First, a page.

Berlin and Lincoln -- Am I the only one who shudders at the spectacle of a German chancellor addressing a crowd in a Munich beer hall, announcing that Germany henceforth will have to go its own way? It happened last week. Didn't a would-be (and future) chancellor say essentially the same thing in a Munich beer hall in 1923? Yes. We know how that turned out.
Times and issues are different, but it's worth looking at what Germany now sees as its own way and how geopolitically the situations are similar, albeit for different reasons. Germany has a fundamental interest in the Baltic States and in Eastern Europe for security reasons, with or without American partnership through NATO. Germany's relationship with Turkey, because of the large Turkish population left over from the Wirtschaftswunder, has dimensions beyond America's view of Turkey's importance. India and China are rushing in to fill a relationship with Germany being vacated by America. In technology, trade, and geopolitics, America will be left in the dust.
How will these changing relationships affect, say, America's effort to keep the South China Sea and the Indian Ocean from being taken over by China's rapidly expanding navies? It's hard to see how a split in German-American relations is going to have anything but a very bad outcome.
What if Russia continues to press forward in Ukraine and the Baltics under the ruse that it is protecting Russian nationals in those countries? Does Germany push back to protect German nationals in Kaliningrad (Königsberg, the city of Kant). Not without NATO's nuclear weapons behind it, you might think, if we are thinking the unthinkable. But Germany is aligned in continental Europe with France, itself a nuclear power, a country America seems equally intent on breaking up with.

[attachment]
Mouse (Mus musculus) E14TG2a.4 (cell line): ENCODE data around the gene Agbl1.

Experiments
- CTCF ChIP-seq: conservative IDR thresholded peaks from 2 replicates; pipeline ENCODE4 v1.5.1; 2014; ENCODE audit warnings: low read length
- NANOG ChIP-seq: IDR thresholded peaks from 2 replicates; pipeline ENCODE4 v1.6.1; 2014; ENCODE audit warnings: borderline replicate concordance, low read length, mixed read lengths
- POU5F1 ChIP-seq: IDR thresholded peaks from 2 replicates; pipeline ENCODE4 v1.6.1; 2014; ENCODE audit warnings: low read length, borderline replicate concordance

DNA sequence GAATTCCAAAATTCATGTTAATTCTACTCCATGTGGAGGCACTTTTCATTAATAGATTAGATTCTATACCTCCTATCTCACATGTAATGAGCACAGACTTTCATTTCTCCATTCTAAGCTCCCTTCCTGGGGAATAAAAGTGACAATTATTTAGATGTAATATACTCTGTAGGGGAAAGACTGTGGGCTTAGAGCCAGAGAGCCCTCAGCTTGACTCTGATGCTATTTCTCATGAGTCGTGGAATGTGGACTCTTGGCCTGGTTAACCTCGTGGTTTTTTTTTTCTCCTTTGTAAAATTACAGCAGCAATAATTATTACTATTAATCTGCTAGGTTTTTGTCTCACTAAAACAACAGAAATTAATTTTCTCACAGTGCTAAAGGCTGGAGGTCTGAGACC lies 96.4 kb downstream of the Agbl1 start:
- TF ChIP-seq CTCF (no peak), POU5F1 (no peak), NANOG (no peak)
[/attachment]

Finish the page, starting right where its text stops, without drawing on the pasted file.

Why is this even a topic of discussion? Didn't we Americans shed blood and treasure in two world wars to overcome the horrors of German nationalism? How can this be happening? Was last weekend's Memorial Day celebration for naught?
My own family has a history of war and peace with Germany. Three of my great uncles fought Germany in WWI; all were wounded (two seriously for life). Five of my first cousins, once removed, fought in WWII; three as navy officers, one as an infantryman, one as a paratrooper. When my time came for navy service a generation later, after two tours in the South China Sea I was sent to Germany as part of the U.S. European Command. In Stuttgart, I joined a German-American friendship group, the Metropolitan Club, and married one of its members. We raised two children who attended both American and German schools. Now adults, one lives in Maryland and one in Berlin. My dear wife is deceased. She would be appalled at recent developments. She was a great friend of America. As a high school student in Stuttgart, she amassed a collection of German newspaper and magazine articles about America, especially about President Kennedy and his support of West Germany in the face of Soviet aggression. Her collection is now in Lincoln, Nebraska, resting uneasy in a state that voted for an unworthy and unfit successor president who in his recklessness dishonors patriots who fought the wars and won the peace.